Weekend Edition Sunday
Amelia Nelson was a volunteer nurse at the finish line of last year's Boston Marathon when the bombs went off. This year, she's back, and running for those who no longer can.
Ten years after sneaking into a church slated for closing, parishioners at Saint Frances Cabrini Catholic Church maintain a 24-hour vigil in attempt to keep their house of worship open.
Harry Potter no longer, Daniel Radcliffe spends considerable time devoted to the stage. His latest Broadway role is in the Cripple of Inishmaan, a dark comedy about an isolated Irish community.
In the new comedy Fading Gigolo, John Turturro plays the title character, and Woody Allen plays his pimp. This story originally broadcast on All Things Considered on April 18, 2014.
With spring in the air, it's a fitting time for a flower puzzle. Find the flower answer using its anagram, minus one letter.
NPR's Petra Mayer profiles YA author Ann Brashares, whose new book The Here and Now follows a young girl and her community who've escaped a terrible future via time travel and landed in our present.
The new book, Cubed: A Secret History of the Workplace, is a look at how the white-collar world came to be the way it is, and what it might become. NPR's Rachel Martin speaks with author Nikil Saval.
The tiny principality of Liechtenstein spreads across a grand total of 62 square miles. Now, it's getting smaller.
Each spring, Japan is consumed by a contest for style of poetry called Senryu. The poems are just three spare lines about the trials and tribulations of daily life.
At the end of a long season, a team's games are even more important. NPR's Rachel Martin talks with Slate.com's Mike Pesca about how teams strategize about players' performances.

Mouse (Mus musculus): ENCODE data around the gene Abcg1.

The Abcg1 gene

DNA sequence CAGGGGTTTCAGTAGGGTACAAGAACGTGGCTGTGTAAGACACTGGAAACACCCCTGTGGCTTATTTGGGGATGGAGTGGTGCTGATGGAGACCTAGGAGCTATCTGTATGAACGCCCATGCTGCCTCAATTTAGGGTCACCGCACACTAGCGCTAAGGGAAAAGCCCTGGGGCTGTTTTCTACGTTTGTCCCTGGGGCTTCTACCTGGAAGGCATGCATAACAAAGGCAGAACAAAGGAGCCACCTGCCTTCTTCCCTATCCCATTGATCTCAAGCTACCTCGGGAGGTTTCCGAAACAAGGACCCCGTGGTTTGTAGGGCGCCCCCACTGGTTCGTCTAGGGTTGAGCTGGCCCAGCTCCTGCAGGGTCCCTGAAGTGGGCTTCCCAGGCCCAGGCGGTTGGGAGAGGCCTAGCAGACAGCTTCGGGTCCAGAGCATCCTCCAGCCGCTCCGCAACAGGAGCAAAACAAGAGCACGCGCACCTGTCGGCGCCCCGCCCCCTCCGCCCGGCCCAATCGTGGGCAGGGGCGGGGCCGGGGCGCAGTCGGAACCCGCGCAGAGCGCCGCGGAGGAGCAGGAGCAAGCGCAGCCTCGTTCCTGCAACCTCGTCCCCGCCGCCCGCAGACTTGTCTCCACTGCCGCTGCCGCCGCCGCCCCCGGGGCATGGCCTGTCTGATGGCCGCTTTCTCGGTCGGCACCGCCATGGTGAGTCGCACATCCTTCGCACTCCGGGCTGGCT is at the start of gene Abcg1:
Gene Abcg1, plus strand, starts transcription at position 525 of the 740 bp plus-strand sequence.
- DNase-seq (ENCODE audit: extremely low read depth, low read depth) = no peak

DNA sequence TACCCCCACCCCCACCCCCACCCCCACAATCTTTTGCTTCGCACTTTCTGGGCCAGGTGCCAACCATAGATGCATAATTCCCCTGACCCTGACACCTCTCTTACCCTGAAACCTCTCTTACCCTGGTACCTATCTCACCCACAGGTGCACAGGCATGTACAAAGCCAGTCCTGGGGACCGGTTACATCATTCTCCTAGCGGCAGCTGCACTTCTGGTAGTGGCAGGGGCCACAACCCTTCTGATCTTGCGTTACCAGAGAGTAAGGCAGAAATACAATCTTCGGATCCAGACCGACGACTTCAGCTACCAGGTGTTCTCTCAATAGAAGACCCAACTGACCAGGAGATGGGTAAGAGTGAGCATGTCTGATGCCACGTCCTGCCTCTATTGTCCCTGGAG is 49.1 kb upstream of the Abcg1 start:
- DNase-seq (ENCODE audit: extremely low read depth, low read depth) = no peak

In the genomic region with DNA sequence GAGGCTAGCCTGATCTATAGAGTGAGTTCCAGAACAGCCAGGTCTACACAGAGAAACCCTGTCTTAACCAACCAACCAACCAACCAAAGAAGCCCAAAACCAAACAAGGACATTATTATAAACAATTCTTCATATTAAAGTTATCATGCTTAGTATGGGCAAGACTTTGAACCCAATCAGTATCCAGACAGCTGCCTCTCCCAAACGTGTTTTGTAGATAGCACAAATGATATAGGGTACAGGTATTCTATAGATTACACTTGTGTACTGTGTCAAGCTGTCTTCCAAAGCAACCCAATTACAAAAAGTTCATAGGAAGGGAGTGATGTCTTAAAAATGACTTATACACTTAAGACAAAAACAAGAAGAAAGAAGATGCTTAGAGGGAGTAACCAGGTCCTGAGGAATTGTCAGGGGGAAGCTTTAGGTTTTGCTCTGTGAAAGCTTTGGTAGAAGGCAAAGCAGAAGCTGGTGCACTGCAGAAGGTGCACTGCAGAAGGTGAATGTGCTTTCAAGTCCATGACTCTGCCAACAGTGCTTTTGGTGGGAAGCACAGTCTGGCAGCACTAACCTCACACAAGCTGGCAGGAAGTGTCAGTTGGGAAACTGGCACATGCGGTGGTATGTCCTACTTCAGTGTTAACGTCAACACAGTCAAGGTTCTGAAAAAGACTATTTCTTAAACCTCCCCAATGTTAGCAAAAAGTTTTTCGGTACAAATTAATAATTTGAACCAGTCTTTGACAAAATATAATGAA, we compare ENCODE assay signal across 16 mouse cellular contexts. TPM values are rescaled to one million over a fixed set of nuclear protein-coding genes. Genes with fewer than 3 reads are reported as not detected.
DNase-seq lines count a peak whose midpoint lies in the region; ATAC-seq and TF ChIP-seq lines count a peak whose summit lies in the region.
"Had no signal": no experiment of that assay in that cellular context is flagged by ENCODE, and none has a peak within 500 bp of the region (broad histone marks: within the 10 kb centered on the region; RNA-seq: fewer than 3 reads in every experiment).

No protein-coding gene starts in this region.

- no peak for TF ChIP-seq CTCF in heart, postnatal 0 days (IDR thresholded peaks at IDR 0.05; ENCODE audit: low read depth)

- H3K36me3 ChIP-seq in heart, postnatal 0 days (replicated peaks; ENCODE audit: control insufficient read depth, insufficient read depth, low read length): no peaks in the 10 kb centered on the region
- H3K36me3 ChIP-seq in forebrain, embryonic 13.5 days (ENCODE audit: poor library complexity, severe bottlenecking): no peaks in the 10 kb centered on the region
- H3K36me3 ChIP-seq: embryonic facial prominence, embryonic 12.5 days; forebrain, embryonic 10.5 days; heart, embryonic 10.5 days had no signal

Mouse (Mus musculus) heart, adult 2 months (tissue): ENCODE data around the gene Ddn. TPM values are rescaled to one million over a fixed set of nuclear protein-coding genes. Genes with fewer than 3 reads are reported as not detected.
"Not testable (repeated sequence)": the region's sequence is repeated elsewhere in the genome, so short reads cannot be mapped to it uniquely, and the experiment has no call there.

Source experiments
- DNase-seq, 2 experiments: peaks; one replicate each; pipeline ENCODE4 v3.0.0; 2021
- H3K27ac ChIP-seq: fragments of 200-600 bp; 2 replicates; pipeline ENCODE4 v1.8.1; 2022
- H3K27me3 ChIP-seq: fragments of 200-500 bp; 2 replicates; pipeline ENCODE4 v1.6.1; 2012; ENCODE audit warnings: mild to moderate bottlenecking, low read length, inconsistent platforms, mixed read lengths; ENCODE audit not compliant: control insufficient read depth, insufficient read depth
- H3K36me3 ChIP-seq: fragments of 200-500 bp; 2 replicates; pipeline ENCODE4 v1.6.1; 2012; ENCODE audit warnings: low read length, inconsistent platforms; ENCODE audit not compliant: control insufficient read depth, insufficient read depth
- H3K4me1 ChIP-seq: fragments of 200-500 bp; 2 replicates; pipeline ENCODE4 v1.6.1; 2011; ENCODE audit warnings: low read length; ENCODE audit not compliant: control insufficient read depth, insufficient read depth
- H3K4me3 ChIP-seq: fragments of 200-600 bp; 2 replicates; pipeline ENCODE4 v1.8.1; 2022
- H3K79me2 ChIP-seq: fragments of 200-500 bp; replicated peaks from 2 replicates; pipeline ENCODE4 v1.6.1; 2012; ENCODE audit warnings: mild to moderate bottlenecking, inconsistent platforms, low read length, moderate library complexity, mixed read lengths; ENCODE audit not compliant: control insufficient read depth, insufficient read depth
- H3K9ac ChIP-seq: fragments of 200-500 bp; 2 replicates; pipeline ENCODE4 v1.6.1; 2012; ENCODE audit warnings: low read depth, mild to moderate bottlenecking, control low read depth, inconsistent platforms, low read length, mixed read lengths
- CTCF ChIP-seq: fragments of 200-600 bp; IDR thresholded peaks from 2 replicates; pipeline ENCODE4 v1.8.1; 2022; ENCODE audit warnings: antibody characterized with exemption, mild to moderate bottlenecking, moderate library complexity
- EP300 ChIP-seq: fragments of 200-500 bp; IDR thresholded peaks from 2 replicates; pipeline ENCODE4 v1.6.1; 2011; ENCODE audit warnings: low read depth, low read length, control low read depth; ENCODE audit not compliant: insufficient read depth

While you won't find cigarettes in restaurants anymore, some smoking isn't banned. It's not just meat, either; it's hot to smoke just about anything edible.
In India, hundreds of millions are casting their ballots in parliamentary elections over the next month. NPR's Rachel Martin talks to Indian reporter Supriya Sharma.
It's been a week of tragedy for the community of Ansan, an industrial town near Seoul. Many of the high school teenagers who sank with the South Korean ferry last week attended high school there.
One year ago, 1,100 garment workers were killed when a Bangladesh factory collapsed. NPR's Rachel Martin talks to Steven Greenhouse, labor reporter for The New York Times, about what has changed.
Most Ukrainians are primarily Orthodox Christians, and Easter is the most important religious holiday of the year. Many in the country are hoping the holiday will calm current tensions.
Policymakers are weighing the costs and benefits of universal preschool, trying to determine what works in the classroom. One of the places they're looking is Boston.
Craig Remsburg's son, Army Ranger Cory Remsburg, was serving in Afghanistan when he was wounded by a roadside bomb in 2009. Since then it has been the family's mission to get Cory back to health.
NPR's Rachel Martin talks to Judy Greer about the pitfalls of semi-celebrity, as depicted in her new memoir, I Don't Know What You Know Me From.
NPR's Rachel Martin talks with Francesca Marciano about her new book, The Other Language, a collection of stories about characters experiencing new cultures and taking on new identities.
Drug courts were established 25 years ago, transforming the legal response to drug addicts. NPR's Rachel Martin talks to West Huddleston, CEO of an association of drug court professionals.